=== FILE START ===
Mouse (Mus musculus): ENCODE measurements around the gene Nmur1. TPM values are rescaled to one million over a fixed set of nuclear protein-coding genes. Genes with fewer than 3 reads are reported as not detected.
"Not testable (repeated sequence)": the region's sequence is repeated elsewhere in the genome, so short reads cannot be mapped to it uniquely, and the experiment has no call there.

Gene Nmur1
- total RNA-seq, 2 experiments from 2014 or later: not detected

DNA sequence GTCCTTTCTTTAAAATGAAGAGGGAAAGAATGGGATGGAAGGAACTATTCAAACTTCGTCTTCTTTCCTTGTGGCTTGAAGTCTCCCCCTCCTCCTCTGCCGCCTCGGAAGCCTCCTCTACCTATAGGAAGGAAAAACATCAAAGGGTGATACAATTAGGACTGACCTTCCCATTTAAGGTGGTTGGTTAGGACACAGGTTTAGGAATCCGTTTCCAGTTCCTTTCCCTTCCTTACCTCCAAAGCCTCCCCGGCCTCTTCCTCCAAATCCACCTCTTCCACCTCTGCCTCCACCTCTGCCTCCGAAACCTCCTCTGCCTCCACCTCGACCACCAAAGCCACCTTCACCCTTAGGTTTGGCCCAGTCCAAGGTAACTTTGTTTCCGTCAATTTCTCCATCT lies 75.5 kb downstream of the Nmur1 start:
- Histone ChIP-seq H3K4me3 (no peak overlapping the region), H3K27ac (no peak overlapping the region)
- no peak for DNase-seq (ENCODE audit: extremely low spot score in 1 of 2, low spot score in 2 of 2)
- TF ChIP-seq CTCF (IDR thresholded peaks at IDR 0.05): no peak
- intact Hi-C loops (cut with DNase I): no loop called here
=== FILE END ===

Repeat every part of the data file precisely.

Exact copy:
Mouse (Mus musculus): ENCODE measurements around the gene Nmur1. TPM values are rescaled to one million over a fixed set of nuclear protein-coding genes. Genes with fewer than 3 reads are reported as not detected.
"Not testable (repeated sequence)": the region's sequence is repeated elsewhere in the genome, so short reads cannot be mapped to it uniquely, and the experiment has no call there.

Gene Nmur1
- total RNA-seq, 2 experiments from 2014 or later: not detected

DNA sequence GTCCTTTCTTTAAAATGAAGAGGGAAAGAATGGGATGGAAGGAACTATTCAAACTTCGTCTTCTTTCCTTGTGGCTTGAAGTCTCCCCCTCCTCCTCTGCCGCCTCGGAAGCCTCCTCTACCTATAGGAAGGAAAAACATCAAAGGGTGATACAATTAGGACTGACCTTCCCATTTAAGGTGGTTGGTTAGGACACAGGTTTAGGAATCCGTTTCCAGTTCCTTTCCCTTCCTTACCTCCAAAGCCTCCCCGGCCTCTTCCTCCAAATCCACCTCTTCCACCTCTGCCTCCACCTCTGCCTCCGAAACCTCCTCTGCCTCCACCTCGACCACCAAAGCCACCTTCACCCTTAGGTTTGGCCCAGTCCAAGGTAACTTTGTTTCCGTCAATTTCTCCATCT lies 75.5 kb downstream of the Nmur1 start:
- Histone ChIP-seq H3K4me3 (no peak overlapping the region), H3K27ac (no peak overlapping the region)
- no peak for DNase-seq (ENCODE audit: extremely low spot score in 1 of 2, low spot score in 2 of 2)
- TF ChIP-seq CTCF (IDR thresholded peaks at IDR 0.05): no peak
- intact Hi-C loops (cut with DNase I): no loop called here